There Will Be Fewer Child Migrants This Year, But the Crisis Isn’t Over

Even as the journey north has gotten harder, thousands of kids are fleeing Central America for the United States.

Eduardo Verdugo/AP


It was right around this time last year that sources in South Texas began telling me that an expected surge of unaccompanied child migrants was going to be much larger than previously anticipated. They were right: The number of kids crossing the US-Mexico border skyrocketed in 2014, and the border crisis was soon front-page news. But the numbers have been dropping since last fall, and according to new projections, they’re on pace to recede even further in 2015.

According to projections from the think tank Washington Office on Latin America, around 41,000 child migrants traveling alone will be caught by US Customs and Border Protection (CBP) in the 2015 fiscal year, a 39 percent decrease from last year. WOLA’s data also suggests that border agents will nab more than 56,000 migrant families (typically a mother traveling with children), a 16 percent drop from 2014.

The number of apprehensions is proportional to the number of people crossing the border. The predictions are extrapolated from CBP data and seasonal migration trends. Adam Isacson, WOLA’s senior associate for regional security policy, acknowledged that the numbers are “very tentative” and that the sample sizes were small, but that 2015 is still on pace to see the second-biggest influx ever of kids traveling alone.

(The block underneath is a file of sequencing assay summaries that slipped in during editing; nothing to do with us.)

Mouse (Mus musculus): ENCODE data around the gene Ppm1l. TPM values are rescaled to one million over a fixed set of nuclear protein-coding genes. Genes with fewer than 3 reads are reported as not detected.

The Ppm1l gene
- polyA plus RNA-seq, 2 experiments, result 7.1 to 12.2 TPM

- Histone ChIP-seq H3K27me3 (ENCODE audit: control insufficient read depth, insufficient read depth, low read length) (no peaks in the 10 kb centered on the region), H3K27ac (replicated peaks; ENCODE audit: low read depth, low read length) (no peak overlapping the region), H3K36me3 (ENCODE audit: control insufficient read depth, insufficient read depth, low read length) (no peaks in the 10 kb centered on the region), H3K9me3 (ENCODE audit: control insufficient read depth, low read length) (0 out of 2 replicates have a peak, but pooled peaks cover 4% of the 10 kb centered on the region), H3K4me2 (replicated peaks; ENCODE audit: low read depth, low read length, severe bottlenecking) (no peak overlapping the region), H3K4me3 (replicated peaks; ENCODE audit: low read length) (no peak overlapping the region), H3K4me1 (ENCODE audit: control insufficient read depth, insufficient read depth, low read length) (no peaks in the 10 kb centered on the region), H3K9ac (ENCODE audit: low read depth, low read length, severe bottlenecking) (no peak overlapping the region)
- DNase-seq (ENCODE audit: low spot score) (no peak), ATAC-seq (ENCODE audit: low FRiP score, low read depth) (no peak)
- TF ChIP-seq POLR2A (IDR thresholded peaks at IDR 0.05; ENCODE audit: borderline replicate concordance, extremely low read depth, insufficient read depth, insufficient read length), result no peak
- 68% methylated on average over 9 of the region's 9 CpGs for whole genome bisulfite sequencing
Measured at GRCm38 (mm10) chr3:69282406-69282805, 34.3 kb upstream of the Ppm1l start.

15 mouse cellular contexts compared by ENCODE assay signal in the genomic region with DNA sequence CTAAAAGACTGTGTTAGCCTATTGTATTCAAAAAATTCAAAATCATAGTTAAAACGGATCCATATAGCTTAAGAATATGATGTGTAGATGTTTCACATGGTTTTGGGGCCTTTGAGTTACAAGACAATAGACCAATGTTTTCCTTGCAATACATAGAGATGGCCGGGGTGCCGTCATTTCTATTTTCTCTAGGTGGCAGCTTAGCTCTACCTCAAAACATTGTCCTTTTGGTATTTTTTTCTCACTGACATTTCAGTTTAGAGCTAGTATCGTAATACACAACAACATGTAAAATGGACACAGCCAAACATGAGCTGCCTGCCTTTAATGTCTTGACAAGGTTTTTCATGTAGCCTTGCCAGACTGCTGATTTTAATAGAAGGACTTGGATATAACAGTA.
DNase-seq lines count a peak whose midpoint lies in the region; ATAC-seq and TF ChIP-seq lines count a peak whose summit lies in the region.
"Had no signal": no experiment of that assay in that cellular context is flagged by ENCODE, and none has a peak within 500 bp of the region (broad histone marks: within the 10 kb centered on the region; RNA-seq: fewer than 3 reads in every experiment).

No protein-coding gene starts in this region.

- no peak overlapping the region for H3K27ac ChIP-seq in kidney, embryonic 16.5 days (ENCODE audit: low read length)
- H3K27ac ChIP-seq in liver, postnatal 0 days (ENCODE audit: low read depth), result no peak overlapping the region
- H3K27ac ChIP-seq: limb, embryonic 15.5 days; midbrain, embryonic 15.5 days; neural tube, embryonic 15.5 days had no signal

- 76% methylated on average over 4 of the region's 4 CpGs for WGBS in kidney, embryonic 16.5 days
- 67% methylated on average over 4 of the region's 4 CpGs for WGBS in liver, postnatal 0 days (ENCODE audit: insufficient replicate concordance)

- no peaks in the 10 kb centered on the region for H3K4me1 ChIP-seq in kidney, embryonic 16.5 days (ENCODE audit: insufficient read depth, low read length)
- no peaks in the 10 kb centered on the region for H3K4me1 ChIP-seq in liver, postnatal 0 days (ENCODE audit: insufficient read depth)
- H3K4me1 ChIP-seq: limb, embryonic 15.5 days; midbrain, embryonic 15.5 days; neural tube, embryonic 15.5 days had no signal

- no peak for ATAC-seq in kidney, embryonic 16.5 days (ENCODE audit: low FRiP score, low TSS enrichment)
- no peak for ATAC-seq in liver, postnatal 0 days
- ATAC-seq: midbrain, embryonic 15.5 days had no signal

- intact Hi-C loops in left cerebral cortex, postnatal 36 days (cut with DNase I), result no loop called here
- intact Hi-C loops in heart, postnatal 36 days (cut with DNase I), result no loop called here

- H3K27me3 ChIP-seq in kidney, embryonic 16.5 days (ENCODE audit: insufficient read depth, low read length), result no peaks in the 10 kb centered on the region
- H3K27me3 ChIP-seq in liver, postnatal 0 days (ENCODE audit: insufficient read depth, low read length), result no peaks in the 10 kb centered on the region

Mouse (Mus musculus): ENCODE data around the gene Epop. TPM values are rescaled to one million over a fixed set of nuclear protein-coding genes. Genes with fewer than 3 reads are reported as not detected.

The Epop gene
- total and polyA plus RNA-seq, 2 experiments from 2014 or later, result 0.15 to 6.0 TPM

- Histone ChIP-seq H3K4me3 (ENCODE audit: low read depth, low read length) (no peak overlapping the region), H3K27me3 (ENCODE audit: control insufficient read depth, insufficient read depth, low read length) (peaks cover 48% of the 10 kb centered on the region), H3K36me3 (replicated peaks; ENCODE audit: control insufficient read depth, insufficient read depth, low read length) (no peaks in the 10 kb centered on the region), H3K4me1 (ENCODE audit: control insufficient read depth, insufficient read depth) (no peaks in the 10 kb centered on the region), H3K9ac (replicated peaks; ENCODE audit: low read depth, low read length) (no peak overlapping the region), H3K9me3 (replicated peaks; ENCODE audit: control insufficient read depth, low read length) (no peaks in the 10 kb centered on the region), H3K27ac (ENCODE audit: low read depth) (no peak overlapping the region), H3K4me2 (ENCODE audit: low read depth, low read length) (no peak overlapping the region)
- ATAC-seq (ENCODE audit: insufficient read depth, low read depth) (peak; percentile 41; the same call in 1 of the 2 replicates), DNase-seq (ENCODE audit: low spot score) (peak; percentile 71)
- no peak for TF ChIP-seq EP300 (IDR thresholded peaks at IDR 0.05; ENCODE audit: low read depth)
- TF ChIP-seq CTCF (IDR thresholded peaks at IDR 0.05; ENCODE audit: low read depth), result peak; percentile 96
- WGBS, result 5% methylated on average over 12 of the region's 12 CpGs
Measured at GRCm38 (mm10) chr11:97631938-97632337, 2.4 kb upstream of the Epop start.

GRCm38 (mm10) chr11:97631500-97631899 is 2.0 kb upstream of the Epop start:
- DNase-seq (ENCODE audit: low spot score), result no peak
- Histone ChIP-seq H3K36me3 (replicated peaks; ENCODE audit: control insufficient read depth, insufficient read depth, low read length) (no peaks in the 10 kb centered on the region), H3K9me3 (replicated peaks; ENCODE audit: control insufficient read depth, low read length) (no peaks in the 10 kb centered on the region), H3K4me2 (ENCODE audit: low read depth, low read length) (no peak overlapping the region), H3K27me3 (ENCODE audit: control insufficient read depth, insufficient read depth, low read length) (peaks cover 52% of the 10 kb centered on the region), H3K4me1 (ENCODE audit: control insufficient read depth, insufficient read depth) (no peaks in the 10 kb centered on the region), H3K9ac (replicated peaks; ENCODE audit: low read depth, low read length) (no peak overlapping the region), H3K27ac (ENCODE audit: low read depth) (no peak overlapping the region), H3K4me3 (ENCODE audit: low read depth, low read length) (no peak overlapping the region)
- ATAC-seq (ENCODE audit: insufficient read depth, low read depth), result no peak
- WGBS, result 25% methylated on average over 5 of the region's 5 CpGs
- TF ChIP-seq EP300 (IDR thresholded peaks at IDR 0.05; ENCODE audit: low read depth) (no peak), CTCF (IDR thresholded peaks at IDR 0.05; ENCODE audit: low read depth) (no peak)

What accounts for these projected decreases in the two groups of migrants that made up last year’s border crunch? After all, things haven’t gotten any better in Central America’s so-called Northern Triangle (El Salvador, Guatemala, and Honduras). “The situation in Central America hasn’t changed in the last six months,” says Maureen Meyer, WOLA’s senior associate for Mexico and migrant rights. “So you’re going to certainly see people fleeing their homes out of desperation and migrants continuing to be willing to run the gauntlet of risk they could face in Mexico, because they figure the risk is worth it if you could die in your home the next day anyway.”

CBP has trumpeted the anti-migration ad campaign it ran last year, but few experts believe it had much impact. Instead, they argue, the decline in migrants can be attributed to the increasing difficulty of making the roughly 1,500-mile journey from Central America through Mexico. In July, for example, Mexican officials closed off access to La Bestia (the Beast), the freight train that runs from southern Mexico to the US border. Migrants often sneaked rides on La Bestia because they didn’t have the money to pay smugglers. Keeping them off the train has made the journey north more expensive and potentially more dangerous: A recent article in Mexico’s El Universal newspaper detailed how migrants are walking increasingly risky routes or taking $250 boat rides to avoid detection in the southern states of Chiapas and Oaxaca.

Shutting down La Bestia was just part of Mexico’s new crackdown on Central American migrants. Earlier last summer, President Enrique Peña Nieto announced an initiative called Programa Frontera Sur (Southern Border Program) to address the country’s porous border with Guatemala. Meyer says that while the particulars of this plan are still vague, migrant shelter workers in southern Mexico have reported seeing more immigration agents patrolling the region and cracking down on safe houses for migrants.